Academic journal article Agricultural Economics Review

Grower's Selling Behavior: Transaction Cost Comparison Analysis

Academic journal article Agricultural Economics Review

Grower's Selling Behavior: Transaction Cost Comparison Analysis

Article excerpt

(ProQuest: ... denotes formulae omitted.)

1. Introduction

The fast inclination of high-value food products demand in developing countries is triggering significant changes in traditional supply chain, especially involve in small household farmers (Reardon et al., 2009). Under the background of globalization which has provided farmers different market channels and helps the farmers to look beyond the traditional spot market (Shukla and Jharkharia, 2010), the Chinese government put much effort on realizing the free trade of agricultural market and upgrading the efficiency of agricultural supply chain in the last three decades. The fruits are not allowed to be free traded in the agricultural product market until the implementation of Ten Policies on Further Active Rural Economy issued by Chinese Communist Party (CPC) Central Committee and the State Council in 1985. Since then, the country markets, and wholesales have been developed rapidly. The circulation pattern has been changed from the traditional and single trading channel to a multi-channel and multi-level circulate network. Several study results reported that the agrofood market is dominated by spot market exchanges of a larger number of small farmers, traders and wholesalers (Jia amd Huang, 2011), and the wholesalers are the major trading outlet for farmers, followed by small brokers in 2005 in North China (Huang et al., 2007).

Since the adoption of Law on Agricultural Cooperatives of People's Republic of China in 2007 (Thereafter, the Law), cooperatives experience a high speed development. It is reported that the number of registered agricultural cooperatives reached 689 thousand at the end of December 2012 (State Administration for Industry & Commerce of the People's Republic of China). Cooperatives have been treated as a trading outlet for small household farmers due to the integrated service functions and internalized transaction. Simultaneously, with the further growth of supermarket in China (Hu et al., 2004), the direct trading way between small scale farmers and supermarkets is widely promoted by Chinese government in order to reduce transaction costs caused by various sectors in the value chains (the Ministry of Agricultural of People's Republic of China).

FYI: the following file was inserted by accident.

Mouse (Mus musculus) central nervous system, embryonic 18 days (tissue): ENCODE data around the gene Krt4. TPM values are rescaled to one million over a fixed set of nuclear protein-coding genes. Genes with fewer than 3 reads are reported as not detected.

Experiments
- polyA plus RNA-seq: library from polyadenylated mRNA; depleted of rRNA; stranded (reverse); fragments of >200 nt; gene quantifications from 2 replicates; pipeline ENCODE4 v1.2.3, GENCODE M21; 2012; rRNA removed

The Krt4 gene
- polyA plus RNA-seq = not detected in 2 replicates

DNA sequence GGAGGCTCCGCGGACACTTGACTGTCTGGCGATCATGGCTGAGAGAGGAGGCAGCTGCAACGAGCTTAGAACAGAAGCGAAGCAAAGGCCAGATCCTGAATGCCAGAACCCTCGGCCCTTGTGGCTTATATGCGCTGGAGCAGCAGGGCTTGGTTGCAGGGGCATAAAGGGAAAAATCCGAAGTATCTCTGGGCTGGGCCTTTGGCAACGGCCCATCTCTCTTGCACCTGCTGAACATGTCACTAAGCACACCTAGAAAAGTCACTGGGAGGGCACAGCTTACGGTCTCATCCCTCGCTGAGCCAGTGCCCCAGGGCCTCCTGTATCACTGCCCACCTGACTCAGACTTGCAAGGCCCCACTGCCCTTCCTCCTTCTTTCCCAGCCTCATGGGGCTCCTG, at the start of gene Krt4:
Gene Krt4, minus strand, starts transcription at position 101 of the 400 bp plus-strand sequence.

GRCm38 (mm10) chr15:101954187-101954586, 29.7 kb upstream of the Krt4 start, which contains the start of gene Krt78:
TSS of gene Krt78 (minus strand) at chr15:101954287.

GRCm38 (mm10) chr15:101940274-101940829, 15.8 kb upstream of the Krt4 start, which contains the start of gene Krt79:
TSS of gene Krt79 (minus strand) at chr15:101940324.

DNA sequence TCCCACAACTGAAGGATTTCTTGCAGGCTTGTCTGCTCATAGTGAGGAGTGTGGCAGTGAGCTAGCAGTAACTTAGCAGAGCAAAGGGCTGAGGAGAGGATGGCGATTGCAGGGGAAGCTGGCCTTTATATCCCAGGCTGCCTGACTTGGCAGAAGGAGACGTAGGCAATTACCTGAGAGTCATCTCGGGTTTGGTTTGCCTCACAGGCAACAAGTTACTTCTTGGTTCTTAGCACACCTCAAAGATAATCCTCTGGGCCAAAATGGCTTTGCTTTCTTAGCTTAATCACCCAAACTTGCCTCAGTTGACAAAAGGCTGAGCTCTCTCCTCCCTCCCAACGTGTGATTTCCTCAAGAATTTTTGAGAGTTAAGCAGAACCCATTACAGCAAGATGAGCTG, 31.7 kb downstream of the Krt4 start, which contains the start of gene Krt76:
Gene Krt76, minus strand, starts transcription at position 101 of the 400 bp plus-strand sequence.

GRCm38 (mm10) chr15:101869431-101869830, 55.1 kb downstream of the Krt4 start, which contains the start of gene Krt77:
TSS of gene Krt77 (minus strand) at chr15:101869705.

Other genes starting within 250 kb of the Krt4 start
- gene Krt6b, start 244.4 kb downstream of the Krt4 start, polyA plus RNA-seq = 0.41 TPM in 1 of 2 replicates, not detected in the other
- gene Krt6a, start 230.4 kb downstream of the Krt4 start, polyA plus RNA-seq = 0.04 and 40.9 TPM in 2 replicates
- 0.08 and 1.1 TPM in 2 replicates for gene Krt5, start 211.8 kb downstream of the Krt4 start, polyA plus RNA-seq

In fact, there is growing pressure for farmers in developing countries to accelerate their efforts to commercialize production facing increasing market competition (Aubert, et al., 2004). For instance, in China, the average farm size is only 0.15 hectare per farmer (CNSB, 2012) and farmers are not well organized as well (Shen et al., 2005). The small scale trading amount of products and the poor organized situation also post fanners in a disadvantageous position when negotiating with their up- and downstream partners (Song and Qi, 2011). Given the disadvantages of small scale farm characteristic and multiple marketing channels, choosing a proper trade channel can help growers reduce transaction costs. Therefore, the growing gap between family farms and their upand downstream partners dictated an increasing need for inter-sectorial coordination within the agro-food sectors and thereby enhances the potential role that can be played by cooperatives. A large number of scientific literatures have provided sound evidence of the advantages of being a member in cooperatives theoretically and empirically (Feinerman and Falkovitz, 1991; Barton, 2000; Nilsson et al., 2012). Vandeplas et al. (2012), taking the biggest dairy company in the world (Nestle) in India as an example, find that farmers supply to cooperatives and multinationals channels are more efficient than other market channels (informal and domestic private).

According to the Law in 2007, the purpose of cooperatives is to provide various services involving in production and sales process, to generate greater profits by obtaining input factors and services at lower price than the price which they would pay elsewhere, and also by marketing their products at better prices than the price which they would sell through other marketing channels. …

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